Alkermes plc (NASDAQ:ALKS) already markets Aristada for use every four or six weeks, but soon the company's sales force will be able to offer a new reason why doctors should prescribe it: an even longer dosing interval. Yesterday, the Food and Drug Administration approved Aristada for use every two months, and that longer dosing interval may boost prescriptions because it is notoriously difficult to keep schizophrenia patients on short-duration dosing schedules.

New and improved treatment options

Alkermes is a bit of an expert when it comes to extended-release medicines for psychiatric indications. The company's work in the past on Invega, for example, has helped Johnson & Johnson (NYSE:JNJ) launch increasingly longer-lasting formulations of it that are generating billions of dollars in sales annually and, correspondingly, a steady stream of royalty payments for Alkermes.

A picture of an approval stamp.

IMAGE SOURCE: GETTY IMAGES.

Nowadays, Alkermes has focused a lot of its attention on crafting its own long-lasting treatments, and Aristada is one of the most important of these drugs.

Aristada is an extended-release formulation of the top-selling oral Abilify, a common drug used to treat schizophrenia, bipolar disorder, and depression. After studies showed it maintained treatment effect compared to placebo in patients with acute schizophrenia who had responded to Abilify, Aristada won FDA approval in 2015 for use in schizophrenia patients every four or six weeks.

Its approval was an important advance in treatment because patients with schizophrenia have historically poor adherence rates to short-duration therapy and are thus often inadequately treated.

Unfortunately, only a small percentage of the 2.4 million or so Americans with schizophrenia recognize their need for treatment and, as a result, the vast majority stick to their dosing schedule as prescribed. Because inadequate treatment can result in relapses, frayed relationships, and isolation that shortens life expectancy significantly, there's an important need for new treatment alternatives.

Currently, short-duration medication remains the go-to initial therapy for schizophrenia, but more doctors are recognizing the important role that long-lasting formulations may play in treatment. That's been good news for Alkermes because it's meant rising demand for Aristada.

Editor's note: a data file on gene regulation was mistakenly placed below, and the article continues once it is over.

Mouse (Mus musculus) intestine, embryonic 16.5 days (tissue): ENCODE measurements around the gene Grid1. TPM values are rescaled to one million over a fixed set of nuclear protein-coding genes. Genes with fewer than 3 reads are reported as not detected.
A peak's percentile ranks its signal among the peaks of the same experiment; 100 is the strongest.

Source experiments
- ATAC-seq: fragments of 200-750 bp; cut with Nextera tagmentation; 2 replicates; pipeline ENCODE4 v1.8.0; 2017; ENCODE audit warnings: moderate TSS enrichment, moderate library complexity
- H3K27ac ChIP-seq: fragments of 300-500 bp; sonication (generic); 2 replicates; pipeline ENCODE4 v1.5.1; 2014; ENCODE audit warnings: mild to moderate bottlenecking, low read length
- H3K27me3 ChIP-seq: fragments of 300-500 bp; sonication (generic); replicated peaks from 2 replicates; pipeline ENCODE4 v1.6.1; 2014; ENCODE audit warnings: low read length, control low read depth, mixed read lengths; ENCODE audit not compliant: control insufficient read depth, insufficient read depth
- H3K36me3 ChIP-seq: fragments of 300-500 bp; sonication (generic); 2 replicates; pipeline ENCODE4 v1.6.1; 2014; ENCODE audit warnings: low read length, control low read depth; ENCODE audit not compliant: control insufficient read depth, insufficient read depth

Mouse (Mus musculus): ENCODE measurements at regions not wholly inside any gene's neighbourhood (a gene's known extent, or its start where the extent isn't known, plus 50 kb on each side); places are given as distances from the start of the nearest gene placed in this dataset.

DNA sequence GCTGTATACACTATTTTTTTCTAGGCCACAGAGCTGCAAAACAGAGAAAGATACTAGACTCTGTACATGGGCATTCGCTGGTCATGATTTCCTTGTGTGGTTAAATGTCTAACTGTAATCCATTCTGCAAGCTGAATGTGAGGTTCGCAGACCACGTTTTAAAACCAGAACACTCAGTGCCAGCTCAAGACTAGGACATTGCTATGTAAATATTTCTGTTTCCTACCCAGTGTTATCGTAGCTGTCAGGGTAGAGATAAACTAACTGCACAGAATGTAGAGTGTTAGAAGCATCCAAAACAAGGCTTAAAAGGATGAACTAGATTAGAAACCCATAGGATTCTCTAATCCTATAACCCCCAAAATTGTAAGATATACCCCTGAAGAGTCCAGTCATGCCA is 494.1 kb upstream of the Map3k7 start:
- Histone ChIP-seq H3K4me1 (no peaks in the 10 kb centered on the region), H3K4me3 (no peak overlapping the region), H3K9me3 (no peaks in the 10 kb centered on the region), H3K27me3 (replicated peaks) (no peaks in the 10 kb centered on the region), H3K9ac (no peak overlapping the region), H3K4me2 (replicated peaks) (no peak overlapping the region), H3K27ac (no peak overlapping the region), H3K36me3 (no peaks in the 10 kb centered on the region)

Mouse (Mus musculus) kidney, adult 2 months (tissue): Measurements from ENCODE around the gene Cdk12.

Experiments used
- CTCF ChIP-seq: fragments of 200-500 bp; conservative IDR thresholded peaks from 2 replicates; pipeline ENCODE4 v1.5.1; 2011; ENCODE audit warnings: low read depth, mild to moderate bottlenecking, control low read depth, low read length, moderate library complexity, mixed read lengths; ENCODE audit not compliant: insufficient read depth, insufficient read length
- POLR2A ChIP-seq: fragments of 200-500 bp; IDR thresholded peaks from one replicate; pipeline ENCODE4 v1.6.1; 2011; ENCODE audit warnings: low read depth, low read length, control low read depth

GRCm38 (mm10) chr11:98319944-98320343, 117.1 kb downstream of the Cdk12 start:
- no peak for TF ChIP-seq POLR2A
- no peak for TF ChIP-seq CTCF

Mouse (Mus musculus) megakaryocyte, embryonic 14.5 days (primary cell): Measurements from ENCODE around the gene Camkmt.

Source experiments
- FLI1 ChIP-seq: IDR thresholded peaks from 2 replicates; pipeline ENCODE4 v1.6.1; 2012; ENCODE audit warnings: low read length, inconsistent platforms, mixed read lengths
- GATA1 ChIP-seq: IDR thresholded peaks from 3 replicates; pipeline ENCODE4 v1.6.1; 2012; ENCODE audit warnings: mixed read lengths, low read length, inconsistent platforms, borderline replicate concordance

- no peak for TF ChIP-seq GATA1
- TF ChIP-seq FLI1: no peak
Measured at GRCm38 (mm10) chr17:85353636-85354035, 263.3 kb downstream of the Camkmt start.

In the first quarter, for example, Aristada's prescription volume grew roughly 16% from the fourth quarter, and rising volume over the past year propelled Aristada's sales up 227% to $18 million in the period.

Now that Aristada's won approval for two-month dosing, sales could grow even more quickly, especially if this approval gives it a better shot at competing with Otsuka's once-monthly Abilify Maintena and Johnson & Johnson's Invega Trinza, a schizophrenia treatment that can be given every three months. As of March, Aristada's market share in the long-lasting Abilify market where it competes with Maintena had improved to 20% from 10% last year.

Meanwhile, sales of Johnson & Johnson's Invega family of schizophrenia drugs, including Trinza, clocked in at more than $600 million in the first quarter, suggesting a big potential market opportunity exists there, too. Going forward, doctors and patients may prefer Aristada's two-month dosing over Trinza because Trinza is associated with weight gain and a risk of sexual dysfunction.

Looking ahead

Only time will tell what Aristada's peak sales potential is, but management is guiding for Aristada revenue of greater than $19 million in the second quarter and 100% sales growth this year, and that forecast was made prior to this latest approval.

If management can deliver on that prediction, then Aristada revenue could help propel the company to profitability this year and potentially allow it to deliver on industry watchers' predictions for earnings per share of $0.64 in 2018. 

 

Todd Campbell has no position in any stocks mentioned. His clients may have positions in the companies mentioned. The Motley Fool owns shares of and recommends Johnson & Johnson. The Motley Fool recommends Alkermes. The Motley Fool has a disclosure policy.